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Improving flood modelling and forecasting in Kenya

Wanzala, M. A. (2022) Improving flood modelling and forecasting in Kenya. PhD thesis, University of Reading

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To link to this item DOI: 10.48683/1926.00113417


The frequency of floods is rising and constitutes one of the main causes of detrimental consequences arising from natural disasters, not only in Kenya, but across the globe. The anticipation, forecasting and accumulation of science-based evidence of floods is a vital component in managing, preparing for and mitigating the impacts of severe events, from local to international scales. This research aims to explore ways to improve flood modelling and forecasting at the national scale. To achieve this, a multi-stage approach is adopted, first, to understanding the key aspects to consider when selecting an appropriate model for flood forecasting and modelling, secondly, to understanding the application of global reanalysis precipitation datasets to hydrological modelling as potential alternatives due to data scarcity challenges, and thirdly, to undertaking an analysis of trend detection in floods and possible shifts in flood timing. Five criteria are applied to a hydrological model selection framework following a filter sequence; an evaluation of twelve potential models is performed, and four potential model candidates are selected for flood applications for a Kenyan national forecasting centre. Model selection has shown that not all models are good at capturing and/or representing the important processes relevant to flood generation and a single model would not be applicable to the entire country, due to stark differences in the hydroclimatic characteristics of catchments, and model developments and upgrades should allow incorporation of such differing characteristics. Four reanalysis precipitation datasets are evaluated for their ability to be used for hydrological modelling. The choice of precipitation input is found to be the dominant component of the hydrometeorological modelling chain, creating the need to aggregate both sensitivity indices and performance statistics. Improvements have arisen from the introduction of ERA5 as a source of meteorological data. Performance varies by season and catchment, with wetland catchments obtaining relatively better scores compared to those in the semi-arid regions. Examination of trends in river flow series identified statistically increasing trends in annual floods for stations in proximity to each other, which is evidence of a spatially coherent pattern. and increasing flood frequency across Kenyan catchments, with observations showing a shift in timing and variability in flood occurrences in most parts of the country. This research has explored and provided an enhanced understanding of the avenues of improving flood modelling and forecasting in Kenya in terms of models, data, and historical flooding trends as well as seasonality and shifts in flood timing, which can inform future developments and operational flood forecasting for the end-users of an early warning system that can help mitigate the effects of floods in data-scarce regions such as Kenya.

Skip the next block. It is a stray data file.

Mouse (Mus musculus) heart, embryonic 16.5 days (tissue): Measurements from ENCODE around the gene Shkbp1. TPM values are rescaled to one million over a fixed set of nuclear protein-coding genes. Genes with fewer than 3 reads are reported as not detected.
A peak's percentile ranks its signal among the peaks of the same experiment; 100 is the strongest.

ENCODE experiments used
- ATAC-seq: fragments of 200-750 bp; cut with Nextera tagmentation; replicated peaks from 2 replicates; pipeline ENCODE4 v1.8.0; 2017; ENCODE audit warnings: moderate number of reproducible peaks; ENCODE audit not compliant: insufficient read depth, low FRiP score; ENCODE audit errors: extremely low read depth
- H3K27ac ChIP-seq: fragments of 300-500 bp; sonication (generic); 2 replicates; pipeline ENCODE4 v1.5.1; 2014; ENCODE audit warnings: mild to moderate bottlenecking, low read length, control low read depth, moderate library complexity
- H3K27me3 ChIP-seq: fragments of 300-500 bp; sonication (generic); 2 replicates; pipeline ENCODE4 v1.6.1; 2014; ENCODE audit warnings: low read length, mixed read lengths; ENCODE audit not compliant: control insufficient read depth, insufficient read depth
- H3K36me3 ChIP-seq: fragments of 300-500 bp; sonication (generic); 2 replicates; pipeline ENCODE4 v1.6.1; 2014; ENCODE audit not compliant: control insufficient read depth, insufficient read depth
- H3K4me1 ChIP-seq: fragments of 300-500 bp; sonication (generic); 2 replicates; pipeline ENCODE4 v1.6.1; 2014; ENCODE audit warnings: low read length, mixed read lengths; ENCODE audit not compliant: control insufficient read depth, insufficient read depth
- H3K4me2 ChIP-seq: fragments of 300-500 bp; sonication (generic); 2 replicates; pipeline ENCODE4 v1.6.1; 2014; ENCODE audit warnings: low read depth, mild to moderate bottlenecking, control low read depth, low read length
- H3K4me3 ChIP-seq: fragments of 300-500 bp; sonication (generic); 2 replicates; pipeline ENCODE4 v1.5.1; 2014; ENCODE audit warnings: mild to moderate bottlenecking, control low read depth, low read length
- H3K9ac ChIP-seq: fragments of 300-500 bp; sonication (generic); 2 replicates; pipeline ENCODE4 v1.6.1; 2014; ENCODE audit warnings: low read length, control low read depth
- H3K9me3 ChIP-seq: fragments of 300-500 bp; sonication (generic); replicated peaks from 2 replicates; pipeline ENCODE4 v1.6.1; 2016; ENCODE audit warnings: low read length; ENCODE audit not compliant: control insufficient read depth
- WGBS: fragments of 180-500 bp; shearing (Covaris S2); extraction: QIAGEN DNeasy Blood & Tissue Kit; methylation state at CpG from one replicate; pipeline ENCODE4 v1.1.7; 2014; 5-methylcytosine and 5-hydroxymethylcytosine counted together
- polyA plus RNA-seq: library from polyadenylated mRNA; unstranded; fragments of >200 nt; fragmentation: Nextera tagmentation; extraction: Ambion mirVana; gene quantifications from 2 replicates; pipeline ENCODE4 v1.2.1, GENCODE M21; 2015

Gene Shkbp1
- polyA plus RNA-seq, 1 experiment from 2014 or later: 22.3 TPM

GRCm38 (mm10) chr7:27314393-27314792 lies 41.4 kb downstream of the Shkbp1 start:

Item Type:Thesis (PhD)
Thesis Supervisor:Cloke, H.
Thesis/Report Department:School of Archaeology, Geography & Environmental Science
Identification Number/DOI:
Divisions:Science > School of Archaeology, Geography and Environmental Science > Department of Geography and Environmental Science
ID Code:113417


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